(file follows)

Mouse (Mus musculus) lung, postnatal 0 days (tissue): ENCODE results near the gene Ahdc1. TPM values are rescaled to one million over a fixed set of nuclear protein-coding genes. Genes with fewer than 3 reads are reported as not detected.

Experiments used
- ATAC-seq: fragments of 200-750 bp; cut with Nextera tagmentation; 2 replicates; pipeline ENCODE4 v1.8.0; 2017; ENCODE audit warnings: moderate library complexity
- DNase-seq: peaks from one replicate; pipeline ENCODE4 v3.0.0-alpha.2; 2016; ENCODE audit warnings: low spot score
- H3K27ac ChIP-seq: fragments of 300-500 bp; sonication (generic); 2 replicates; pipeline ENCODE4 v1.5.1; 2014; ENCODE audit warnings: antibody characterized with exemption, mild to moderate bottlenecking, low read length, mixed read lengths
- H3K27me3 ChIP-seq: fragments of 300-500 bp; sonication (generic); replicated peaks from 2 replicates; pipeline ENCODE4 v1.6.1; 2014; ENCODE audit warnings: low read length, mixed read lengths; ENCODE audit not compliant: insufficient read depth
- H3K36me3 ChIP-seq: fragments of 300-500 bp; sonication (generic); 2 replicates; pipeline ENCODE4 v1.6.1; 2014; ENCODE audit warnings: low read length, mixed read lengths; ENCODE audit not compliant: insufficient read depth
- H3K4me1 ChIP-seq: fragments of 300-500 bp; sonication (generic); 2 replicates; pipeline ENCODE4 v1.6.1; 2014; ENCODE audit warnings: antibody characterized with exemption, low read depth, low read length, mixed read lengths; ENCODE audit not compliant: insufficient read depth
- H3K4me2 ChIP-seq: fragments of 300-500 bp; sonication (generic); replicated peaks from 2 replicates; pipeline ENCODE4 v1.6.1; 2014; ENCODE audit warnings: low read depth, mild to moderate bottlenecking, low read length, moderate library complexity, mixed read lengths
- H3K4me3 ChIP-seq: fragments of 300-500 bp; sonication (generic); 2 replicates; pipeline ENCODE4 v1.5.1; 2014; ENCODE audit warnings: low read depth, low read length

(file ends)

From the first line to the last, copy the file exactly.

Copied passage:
Mouse (Mus musculus) lung, postnatal 0 days (tissue): ENCODE results near the gene Ahdc1. TPM values are rescaled to one million over a fixed set of nuclear protein-coding genes. Genes with fewer than 3 reads are reported as not detected.

Experiments used
- ATAC-seq: fragments of 200-750 bp; cut with Nextera tagmentation; 2 replicates; pipeline ENCODE4 v1.8.0; 2017; ENCODE audit warnings: moderate library complexity
- DNase-seq: peaks from one replicate; pipeline ENCODE4 v3.0.0-alpha.2; 2016; ENCODE audit warnings: low spot score
- H3K27ac ChIP-seq: fragments of 300-500 bp; sonication (generic); 2 replicates; pipeline ENCODE4 v1.5.1; 2014; ENCODE audit warnings: antibody characterized with exemption, mild to moderate bottlenecking, low read length, mixed read lengths
- H3K27me3 ChIP-seq: fragments of 300-500 bp; sonication (generic); replicated peaks from 2 replicates; pipeline ENCODE4 v1.6.1; 2014; ENCODE audit warnings: low read length, mixed read lengths; ENCODE audit not compliant: insufficient read depth
- H3K36me3 ChIP-seq: fragments of 300-500 bp; sonication (generic); 2 replicates; pipeline ENCODE4 v1.6.1; 2014; ENCODE audit warnings: low read length, mixed read lengths; ENCODE audit not compliant: insufficient read depth
- H3K4me1 ChIP-seq: fragments of 300-500 bp; sonication (generic); 2 replicates; pipeline ENCODE4 v1.6.1; 2014; ENCODE audit warnings: antibody characterized with exemption, low read depth, low read length, mixed read lengths; ENCODE audit not compliant: insufficient read depth
- H3K4me2 ChIP-seq: fragments of 300-500 bp; sonication (generic); replicated peaks from 2 replicates; pipeline ENCODE4 v1.6.1; 2014; ENCODE audit warnings: low read depth, mild to moderate bottlenecking, low read length, moderate library complexity, mixed read lengths
- H3K4me3 ChIP-seq: fragments of 300-500 bp; sonication (generic); 2 replicates; pipeline ENCODE4 v1.5.1; 2014; ENCODE audit warnings: low read depth, low read length